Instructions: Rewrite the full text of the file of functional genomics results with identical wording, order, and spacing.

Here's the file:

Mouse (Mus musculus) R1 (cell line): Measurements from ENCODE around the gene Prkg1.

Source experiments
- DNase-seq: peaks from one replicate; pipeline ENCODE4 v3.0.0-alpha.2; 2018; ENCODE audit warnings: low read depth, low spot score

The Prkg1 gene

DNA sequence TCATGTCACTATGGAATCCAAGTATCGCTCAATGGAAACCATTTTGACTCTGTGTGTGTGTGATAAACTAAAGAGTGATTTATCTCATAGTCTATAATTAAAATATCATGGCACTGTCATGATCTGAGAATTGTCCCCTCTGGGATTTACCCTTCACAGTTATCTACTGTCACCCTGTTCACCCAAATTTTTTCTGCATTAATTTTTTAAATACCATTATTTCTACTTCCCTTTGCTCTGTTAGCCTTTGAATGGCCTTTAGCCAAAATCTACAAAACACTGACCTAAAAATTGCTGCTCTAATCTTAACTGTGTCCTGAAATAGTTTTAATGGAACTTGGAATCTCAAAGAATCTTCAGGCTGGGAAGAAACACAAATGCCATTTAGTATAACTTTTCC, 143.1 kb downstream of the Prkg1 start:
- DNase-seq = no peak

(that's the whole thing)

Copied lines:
Mouse (Mus musculus) R1 (cell line): Measurements from ENCODE around the gene Prkg1.

Source experiments
- DNase-seq: peaks from one replicate; pipeline ENCODE4 v3.0.0-alpha.2; 2018; ENCODE audit warnings: low read depth, low spot score

The Prkg1 gene

DNA sequence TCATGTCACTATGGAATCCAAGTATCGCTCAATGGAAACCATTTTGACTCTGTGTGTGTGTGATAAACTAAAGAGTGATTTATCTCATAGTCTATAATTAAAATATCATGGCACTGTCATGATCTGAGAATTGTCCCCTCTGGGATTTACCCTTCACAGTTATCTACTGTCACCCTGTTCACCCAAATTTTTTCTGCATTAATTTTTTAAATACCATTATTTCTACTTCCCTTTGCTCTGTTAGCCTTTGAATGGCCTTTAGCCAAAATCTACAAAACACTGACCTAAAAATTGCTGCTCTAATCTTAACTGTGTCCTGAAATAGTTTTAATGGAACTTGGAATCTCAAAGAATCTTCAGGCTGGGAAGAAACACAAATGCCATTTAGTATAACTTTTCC, 143.1 kb downstream of the Prkg1 start:
- DNase-seq = no peak